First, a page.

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Transcatheter aortic valve implantation (TAVI) represents a novel technology for treating patients with severe symptomatic calcific aortic stenosis at high or prohibitive surgical risk. In patients at excessive surgical risk, TAVI substantially reduces mortality compared to medical treatment,1 and in high risk cohorts provides similar safety and efficacy to surgical aortic valve (SAV) replacement.2
More recently, the remit of transcatheter heart valve (THV) technology has been expanded beyond that initially conceived: patients at lower surgical risk are being treated despite a lack of evidence in this patient populationw1; and novel implantation techniques, such as the transaortic approach, have been developed.w2 Perhaps the most notable adaptation of this technology is the treatment of patients with failing surgical bioprosthetic valves. In 2007, Wenaweser and colleagues reported the implantation of a Medtronic CoreValve (Medtronic CV, Luxembourg S.a.r.l.) into a degenerated surgical aortic bioprosthesis.3 Since this first case, numerous transcatheter aortic valve in surgical aortic valve (TAV-in-SAV) procedures have been performed,4–7 w3–11 and experienced physicians are adapting current THVs for treatment of failing surgical atrioventricular8 w12 and pulmonary bioprostheses.9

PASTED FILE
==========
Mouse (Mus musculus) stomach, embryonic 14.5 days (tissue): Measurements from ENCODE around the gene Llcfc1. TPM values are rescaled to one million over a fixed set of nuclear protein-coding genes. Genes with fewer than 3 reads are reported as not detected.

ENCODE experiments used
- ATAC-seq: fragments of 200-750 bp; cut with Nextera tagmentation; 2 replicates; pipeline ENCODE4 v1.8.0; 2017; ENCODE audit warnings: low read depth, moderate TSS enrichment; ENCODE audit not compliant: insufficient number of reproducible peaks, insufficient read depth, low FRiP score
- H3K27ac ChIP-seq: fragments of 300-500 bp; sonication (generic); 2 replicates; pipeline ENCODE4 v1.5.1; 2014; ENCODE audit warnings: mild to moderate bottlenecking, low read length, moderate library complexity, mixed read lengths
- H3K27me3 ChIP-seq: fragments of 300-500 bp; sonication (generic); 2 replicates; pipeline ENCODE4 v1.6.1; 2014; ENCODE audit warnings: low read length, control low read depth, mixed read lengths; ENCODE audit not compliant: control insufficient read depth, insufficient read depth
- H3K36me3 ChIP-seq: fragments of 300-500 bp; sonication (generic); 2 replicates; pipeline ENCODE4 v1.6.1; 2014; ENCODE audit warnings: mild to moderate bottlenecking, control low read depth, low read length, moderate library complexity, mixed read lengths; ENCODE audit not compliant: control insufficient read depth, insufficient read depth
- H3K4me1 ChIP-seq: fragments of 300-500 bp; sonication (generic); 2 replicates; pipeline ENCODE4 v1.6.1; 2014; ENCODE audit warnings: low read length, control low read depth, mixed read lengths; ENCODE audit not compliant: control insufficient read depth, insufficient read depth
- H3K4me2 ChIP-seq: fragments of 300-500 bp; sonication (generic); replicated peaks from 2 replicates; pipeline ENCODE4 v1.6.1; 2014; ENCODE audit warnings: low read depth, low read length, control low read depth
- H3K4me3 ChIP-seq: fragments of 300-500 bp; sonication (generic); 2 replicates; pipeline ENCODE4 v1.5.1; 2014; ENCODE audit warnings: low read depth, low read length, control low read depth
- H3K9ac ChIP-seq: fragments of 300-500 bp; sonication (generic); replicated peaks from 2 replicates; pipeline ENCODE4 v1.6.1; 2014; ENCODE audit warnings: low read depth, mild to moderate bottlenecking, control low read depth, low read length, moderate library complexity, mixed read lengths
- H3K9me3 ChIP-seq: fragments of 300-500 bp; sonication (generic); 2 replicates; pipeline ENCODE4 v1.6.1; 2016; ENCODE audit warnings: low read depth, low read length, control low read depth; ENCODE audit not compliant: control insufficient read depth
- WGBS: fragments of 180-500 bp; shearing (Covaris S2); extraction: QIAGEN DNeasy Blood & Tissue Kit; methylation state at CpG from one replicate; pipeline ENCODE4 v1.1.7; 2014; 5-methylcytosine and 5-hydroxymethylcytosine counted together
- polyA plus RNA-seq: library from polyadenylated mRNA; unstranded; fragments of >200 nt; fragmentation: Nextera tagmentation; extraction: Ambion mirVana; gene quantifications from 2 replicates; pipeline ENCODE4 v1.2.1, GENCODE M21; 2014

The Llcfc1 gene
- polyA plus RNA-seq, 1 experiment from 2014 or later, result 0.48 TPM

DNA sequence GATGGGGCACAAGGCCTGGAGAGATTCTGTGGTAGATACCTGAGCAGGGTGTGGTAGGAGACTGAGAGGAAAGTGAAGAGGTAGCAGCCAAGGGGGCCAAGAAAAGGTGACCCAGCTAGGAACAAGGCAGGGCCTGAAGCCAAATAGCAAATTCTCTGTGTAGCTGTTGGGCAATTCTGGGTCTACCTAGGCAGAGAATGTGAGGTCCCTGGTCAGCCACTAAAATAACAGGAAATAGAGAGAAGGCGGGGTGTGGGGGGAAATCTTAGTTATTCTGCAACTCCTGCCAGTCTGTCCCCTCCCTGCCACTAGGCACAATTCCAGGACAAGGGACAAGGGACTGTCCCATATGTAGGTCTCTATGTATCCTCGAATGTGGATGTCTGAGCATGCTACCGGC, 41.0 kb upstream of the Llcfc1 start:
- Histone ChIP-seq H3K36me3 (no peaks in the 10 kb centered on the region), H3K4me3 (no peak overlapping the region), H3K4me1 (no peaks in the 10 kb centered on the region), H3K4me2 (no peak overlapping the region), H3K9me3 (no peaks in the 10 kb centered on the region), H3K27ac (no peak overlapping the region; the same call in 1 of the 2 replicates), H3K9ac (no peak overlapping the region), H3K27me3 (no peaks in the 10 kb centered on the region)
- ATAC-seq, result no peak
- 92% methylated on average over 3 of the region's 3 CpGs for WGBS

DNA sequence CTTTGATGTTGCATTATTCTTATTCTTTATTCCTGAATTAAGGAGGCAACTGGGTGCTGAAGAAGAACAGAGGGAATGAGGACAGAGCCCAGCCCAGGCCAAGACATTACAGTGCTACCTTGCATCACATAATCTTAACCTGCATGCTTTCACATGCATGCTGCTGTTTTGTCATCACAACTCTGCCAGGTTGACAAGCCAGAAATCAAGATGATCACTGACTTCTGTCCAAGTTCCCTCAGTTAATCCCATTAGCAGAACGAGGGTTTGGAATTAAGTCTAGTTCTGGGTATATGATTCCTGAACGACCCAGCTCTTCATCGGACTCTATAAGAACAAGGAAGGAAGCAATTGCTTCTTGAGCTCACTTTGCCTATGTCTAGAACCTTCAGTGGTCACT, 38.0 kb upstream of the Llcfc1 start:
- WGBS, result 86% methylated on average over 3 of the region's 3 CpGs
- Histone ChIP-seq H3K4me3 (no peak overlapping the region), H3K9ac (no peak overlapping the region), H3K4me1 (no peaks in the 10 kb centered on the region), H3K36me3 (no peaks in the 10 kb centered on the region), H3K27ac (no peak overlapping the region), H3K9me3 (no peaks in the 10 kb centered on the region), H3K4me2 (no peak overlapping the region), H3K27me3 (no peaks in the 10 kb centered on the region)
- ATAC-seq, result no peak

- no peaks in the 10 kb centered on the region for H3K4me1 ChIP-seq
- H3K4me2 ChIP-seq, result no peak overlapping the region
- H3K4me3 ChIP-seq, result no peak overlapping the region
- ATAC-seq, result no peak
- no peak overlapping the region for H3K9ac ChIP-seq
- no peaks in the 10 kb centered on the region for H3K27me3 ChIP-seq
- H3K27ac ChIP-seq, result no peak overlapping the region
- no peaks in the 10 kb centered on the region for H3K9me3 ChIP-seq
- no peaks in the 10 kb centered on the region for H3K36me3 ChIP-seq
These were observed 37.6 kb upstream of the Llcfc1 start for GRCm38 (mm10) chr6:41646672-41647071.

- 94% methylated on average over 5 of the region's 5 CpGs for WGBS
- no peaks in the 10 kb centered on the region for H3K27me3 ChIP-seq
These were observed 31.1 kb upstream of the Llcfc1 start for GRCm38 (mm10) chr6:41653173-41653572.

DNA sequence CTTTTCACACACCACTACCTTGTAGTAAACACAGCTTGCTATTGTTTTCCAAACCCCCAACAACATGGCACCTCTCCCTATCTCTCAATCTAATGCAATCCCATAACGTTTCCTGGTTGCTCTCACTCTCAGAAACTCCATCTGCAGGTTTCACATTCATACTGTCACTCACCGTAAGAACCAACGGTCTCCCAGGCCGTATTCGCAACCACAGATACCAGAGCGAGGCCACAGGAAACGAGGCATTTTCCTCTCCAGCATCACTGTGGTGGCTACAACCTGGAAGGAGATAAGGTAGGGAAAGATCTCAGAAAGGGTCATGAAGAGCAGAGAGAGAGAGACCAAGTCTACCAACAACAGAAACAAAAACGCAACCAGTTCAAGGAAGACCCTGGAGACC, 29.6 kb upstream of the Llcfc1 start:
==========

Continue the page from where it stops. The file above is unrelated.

Design characteristics of surgical bioprostheses
Successful valve-in-valve (VIV) procedures are dependent on a thorough understanding of the design characteristics and failure modes of surgical bioprosthetic valves. Surgical bioprostheses are constructed as either stented or stentless valves (figure 1), while the valve leaflets are of xenograft (porcine aortic valve or bovine pericardium) or homograft origin.10
Stented valves usually consist of a base ring covered by a fabric sewing cuff from which a stent or frame arises to support the valve leaflets (figure 2). The base ring may be circular or scalloped and is constructed from a variety of metal …
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